Wednesday, March 28, 2007

1000 yard TT

Seems everybody out in blogland is doing swimming time trials these days.
I had no clue what my 100…500…or 1000 yard TT time was….cause….um….I’ve never done one. But, figuring there must be some value in it, I gave it a shot this morning. Of course I picked the 1000. I warmed up with 5 very easy laps. Then it was on. After about 3 laps, I began to wonder if I’d started out too fast as my lungs began to burn and my arms became heavy. I kept the pace up however. I made it to ten laps and thought, “Oh $hi#, I’m only half way”. I’m normally a 3 stroke bilateral breather, but by this time, I was taking in air whenever I could. I held on for the next ten laps and ended up with a time of 17:32. Don’t know if this is good or bad, but it was about all I had. At least it’s a starting point to monitor my progress.
I must admit, my swimming program is about as complicated as 1st grade math…and that might be pushing things a bit.
Let’s see. My program consists of, Monday…get in the pool and swim a mile at an easy to moderate effort. Wednesday….get in the pool and swim a mile at an easy to moderate effort. Friday…get in the pool and swim 1.2-2.4 miles at an easy pace. That’s it, no drills, no intervals, no kicking, no breaststroke, no nothing, just straight swimming.
I suppose if I want to get that 17:32 down to a lower number, maybe I should try a little structure…eh?

Happy Training,

Monday, March 26, 2007

Simply Stu Worldwide Triathlon Race Report - And New Lactate Results

KJ has been wanting to complete a triathlon for a while and the 2nd Annual Simply Stu Worldwide Triathlon was the perfect opportunity for her to get her triathlon feet wet. For those that may not know Stu, he is the most wickedly cool tri geek around. His podcasts serve to motivate, inspire, and educate the tri community. If you've never listened to his podcasts, you're missing out.

Our day started out at about 8:00am with a proper breakfast to provide us with ample fuel for the day’s events. After topping off our tanks, we headed to the YMCA to begin. KJ completed the first lap of the swim without any problem and was glad to get going. At the end of lap 2, she started getting a little tired and we took a little break. Lap three was completed at a slower rate, and other than having to avoid a few of the swim class kids, she didn’t have any problems. We took another break after lap three. Lap four was a bit harder, but she finished with a smile on her face. Swim leg finished! 200 yards. 17:10.

K.J. getting ready to go in T1

Ready to go.

Here we go!

We made the short drive home from the Y and made the transition to the bike. We set out with the intention of completing six miles. Normally, K.J. would have no problem with that distance, but the addition of the swim beforehand had her energy running a bit low. As we started, she made the statement that she wasn’t sure if she could do all 6 miles. I told her we’d do the best we could and go from there. At mile 1, she was feeling good, no problems. At mile 2, she said “let’s just do four miles”. Again, I told her we’d do the best we could and go from there. From that point on, every time she’d ask how far along we were, my bike computer would be on a different setting and I couldn’t tell her how far we’d gone (darn! wink wink). 3 miles came, then 4, 5, 6, and at mile 6.2, she said “We’ve gotta be getting close to 4 miles”. She almost jumped off the bike when I told her we’d traveled over 6 miles. (great lesson for her to learn about exceeding her self imposed limitations). We finished up with 6.58 miles. 56:24.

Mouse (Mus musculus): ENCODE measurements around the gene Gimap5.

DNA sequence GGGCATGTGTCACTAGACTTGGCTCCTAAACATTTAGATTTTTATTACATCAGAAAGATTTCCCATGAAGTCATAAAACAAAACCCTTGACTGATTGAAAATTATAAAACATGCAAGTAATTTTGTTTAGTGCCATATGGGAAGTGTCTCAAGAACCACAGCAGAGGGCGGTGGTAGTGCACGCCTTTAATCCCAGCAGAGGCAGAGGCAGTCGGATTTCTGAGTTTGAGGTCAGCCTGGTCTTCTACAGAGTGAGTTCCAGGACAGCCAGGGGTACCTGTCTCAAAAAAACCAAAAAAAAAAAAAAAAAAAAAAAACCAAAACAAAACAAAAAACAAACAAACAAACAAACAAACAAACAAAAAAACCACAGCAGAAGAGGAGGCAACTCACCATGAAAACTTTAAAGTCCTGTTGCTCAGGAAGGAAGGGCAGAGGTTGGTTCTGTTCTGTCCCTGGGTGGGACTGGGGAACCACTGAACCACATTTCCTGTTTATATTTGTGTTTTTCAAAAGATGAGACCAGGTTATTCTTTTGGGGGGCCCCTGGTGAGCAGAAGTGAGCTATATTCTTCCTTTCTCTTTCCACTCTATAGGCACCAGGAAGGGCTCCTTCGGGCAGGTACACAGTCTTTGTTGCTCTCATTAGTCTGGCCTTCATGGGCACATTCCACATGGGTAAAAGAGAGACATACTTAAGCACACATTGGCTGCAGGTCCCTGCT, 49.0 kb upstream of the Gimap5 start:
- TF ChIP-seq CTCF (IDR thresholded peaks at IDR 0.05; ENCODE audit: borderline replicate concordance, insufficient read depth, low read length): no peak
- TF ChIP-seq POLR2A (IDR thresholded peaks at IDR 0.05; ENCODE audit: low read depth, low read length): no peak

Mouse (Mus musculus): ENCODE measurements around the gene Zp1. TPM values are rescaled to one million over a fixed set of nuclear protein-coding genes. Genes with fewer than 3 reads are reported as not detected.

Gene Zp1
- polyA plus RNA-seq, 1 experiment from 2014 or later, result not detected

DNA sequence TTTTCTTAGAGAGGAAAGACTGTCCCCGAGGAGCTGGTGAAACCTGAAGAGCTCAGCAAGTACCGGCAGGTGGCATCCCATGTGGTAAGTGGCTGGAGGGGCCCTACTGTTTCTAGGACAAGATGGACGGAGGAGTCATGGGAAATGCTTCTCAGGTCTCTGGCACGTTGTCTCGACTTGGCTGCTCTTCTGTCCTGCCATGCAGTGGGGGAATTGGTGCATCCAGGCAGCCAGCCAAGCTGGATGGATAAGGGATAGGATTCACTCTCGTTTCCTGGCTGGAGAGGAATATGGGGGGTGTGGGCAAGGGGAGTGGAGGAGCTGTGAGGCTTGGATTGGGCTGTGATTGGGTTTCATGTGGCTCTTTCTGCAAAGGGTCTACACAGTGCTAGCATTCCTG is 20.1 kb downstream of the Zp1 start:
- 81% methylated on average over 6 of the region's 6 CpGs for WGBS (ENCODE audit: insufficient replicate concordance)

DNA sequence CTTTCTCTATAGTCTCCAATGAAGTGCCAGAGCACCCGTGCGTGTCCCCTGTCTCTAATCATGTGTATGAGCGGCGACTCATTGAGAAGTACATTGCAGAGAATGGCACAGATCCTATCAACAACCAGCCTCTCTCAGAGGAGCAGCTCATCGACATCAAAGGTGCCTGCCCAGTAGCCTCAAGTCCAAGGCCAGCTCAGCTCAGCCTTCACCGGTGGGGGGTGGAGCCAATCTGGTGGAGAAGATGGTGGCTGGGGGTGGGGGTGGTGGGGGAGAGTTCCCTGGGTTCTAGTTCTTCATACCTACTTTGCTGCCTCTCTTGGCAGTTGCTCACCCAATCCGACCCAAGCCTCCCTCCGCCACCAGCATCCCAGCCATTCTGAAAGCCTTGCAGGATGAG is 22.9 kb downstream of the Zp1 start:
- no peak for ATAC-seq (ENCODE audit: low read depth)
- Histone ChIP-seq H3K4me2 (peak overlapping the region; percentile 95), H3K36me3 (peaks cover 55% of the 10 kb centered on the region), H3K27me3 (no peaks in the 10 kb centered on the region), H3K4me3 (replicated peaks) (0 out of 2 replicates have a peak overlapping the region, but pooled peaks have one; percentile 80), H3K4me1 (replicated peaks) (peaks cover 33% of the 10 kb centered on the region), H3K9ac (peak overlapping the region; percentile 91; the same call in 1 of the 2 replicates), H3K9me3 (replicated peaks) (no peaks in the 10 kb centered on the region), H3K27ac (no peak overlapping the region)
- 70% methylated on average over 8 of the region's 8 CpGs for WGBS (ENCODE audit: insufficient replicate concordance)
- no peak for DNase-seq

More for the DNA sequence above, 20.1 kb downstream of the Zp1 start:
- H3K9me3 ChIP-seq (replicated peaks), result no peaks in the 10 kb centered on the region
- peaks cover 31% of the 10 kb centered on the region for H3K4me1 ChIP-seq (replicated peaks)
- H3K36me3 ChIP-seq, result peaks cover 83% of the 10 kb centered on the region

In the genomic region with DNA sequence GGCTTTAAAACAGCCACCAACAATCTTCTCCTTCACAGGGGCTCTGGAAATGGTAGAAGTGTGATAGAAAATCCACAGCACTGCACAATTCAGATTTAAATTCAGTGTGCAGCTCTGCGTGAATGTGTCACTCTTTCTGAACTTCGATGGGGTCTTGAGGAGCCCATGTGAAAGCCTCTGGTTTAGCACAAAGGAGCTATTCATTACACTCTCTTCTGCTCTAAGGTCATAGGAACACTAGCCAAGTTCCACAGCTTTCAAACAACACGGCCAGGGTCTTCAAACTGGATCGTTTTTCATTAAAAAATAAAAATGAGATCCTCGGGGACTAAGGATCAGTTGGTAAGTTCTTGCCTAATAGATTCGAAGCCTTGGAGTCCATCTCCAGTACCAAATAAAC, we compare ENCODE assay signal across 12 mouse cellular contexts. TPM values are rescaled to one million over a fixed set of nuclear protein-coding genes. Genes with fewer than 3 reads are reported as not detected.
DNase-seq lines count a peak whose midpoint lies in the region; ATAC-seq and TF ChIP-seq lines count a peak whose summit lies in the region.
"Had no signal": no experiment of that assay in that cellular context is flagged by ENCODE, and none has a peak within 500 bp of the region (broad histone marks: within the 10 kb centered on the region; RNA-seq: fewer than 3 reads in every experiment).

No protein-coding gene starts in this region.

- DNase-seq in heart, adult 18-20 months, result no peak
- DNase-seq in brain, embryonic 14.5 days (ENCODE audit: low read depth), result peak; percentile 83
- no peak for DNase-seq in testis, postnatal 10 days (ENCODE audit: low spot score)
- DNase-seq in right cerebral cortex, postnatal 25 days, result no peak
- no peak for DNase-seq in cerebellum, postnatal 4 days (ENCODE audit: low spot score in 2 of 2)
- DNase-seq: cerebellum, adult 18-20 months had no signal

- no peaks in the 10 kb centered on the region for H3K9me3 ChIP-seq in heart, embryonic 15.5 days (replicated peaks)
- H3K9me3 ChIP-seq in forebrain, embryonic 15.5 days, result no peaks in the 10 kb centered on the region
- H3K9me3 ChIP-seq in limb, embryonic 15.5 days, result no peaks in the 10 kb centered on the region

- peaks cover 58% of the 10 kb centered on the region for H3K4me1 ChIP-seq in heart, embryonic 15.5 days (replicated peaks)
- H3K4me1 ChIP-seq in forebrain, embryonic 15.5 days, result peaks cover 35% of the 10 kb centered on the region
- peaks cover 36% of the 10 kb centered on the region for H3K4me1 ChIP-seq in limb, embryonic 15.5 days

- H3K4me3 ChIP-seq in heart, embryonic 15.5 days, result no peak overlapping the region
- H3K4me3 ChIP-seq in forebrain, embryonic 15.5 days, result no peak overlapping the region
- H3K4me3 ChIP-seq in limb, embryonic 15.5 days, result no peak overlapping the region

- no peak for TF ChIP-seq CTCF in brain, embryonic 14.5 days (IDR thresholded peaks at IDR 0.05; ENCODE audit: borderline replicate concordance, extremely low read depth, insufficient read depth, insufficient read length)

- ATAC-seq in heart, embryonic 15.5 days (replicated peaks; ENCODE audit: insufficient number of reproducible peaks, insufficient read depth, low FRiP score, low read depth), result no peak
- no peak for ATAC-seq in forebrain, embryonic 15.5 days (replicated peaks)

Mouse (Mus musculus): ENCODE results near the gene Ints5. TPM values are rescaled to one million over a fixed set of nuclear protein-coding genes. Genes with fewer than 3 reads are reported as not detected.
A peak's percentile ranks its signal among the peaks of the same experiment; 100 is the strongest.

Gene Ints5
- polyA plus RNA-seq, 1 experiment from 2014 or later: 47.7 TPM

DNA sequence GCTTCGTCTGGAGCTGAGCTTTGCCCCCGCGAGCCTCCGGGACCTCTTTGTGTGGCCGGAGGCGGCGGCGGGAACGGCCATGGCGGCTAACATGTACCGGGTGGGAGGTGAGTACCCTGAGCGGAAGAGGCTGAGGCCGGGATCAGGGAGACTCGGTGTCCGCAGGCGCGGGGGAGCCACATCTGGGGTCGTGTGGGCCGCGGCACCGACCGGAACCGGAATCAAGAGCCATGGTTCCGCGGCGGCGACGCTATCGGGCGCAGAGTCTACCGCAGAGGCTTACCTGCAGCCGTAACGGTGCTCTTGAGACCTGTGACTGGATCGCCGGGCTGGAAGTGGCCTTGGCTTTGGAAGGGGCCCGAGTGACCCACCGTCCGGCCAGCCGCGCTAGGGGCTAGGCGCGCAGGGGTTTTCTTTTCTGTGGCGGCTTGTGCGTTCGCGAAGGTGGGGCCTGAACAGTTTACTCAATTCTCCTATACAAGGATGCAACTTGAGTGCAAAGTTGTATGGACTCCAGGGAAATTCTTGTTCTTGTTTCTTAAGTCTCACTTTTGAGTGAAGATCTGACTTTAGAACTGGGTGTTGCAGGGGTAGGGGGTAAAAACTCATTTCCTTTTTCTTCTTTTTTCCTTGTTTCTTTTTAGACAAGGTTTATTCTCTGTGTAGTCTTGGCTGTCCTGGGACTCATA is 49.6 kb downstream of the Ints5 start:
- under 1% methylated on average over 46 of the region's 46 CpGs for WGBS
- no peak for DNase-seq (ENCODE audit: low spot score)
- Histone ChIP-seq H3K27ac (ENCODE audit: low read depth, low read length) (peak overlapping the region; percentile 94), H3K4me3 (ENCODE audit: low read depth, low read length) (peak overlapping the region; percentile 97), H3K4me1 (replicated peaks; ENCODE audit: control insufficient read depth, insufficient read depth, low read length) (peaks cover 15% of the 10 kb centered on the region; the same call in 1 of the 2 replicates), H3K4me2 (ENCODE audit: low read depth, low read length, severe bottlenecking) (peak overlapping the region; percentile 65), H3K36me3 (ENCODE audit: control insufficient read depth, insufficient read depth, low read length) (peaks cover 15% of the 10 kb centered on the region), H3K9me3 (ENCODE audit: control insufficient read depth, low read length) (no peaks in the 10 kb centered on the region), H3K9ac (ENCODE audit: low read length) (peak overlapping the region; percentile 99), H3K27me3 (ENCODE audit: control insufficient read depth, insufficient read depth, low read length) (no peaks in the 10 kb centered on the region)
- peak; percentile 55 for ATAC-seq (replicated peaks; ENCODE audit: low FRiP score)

Heading into T2

K.J. in T2

After a few gulps of water and a quick transition, we were off on the run. 1.5 miles was our goal. K.J.’s energy was running high after her stellar bike. I had to hold her back at the beginning of the run. After about a quarter mile, we took the first walk break. From that point on, we would run about 500 yards and then walk about the same distance. The temperature had started to rise on the run also, 85 degrees. K.J.’s energy was running low towards the end of the run, but she hung tough and we finished up with 1.8 miles! We were so busy celebrating at the end that I forgot to hit the stop watch, but the run took us about 30 minutes.

Heading out on the Run


I was so proud of K.J. This was her first EVER triathlon. She never wanted to quit. We had to slow considerably a few times, but she never said she needed or wanted to stop. She was exhausted at the end, but was ready to play basketball after a short rest.
When it was getting hot and she was feeling the most tired on the run, I asked her if she wanted to do another triathlon. She answered yes without hesitation. I think I’ve got a future training partner.

Total time including transitions: about 2 hours and 10 minutes. But who cares…she finished!!!!!!! Not bad for an 8 year old. It was an awesome day.

I also did my lactate test again due to a couple of suspect stages. We were much more careful this time and got better results (no spikes in the lactate profile). I'm including the results of both tests.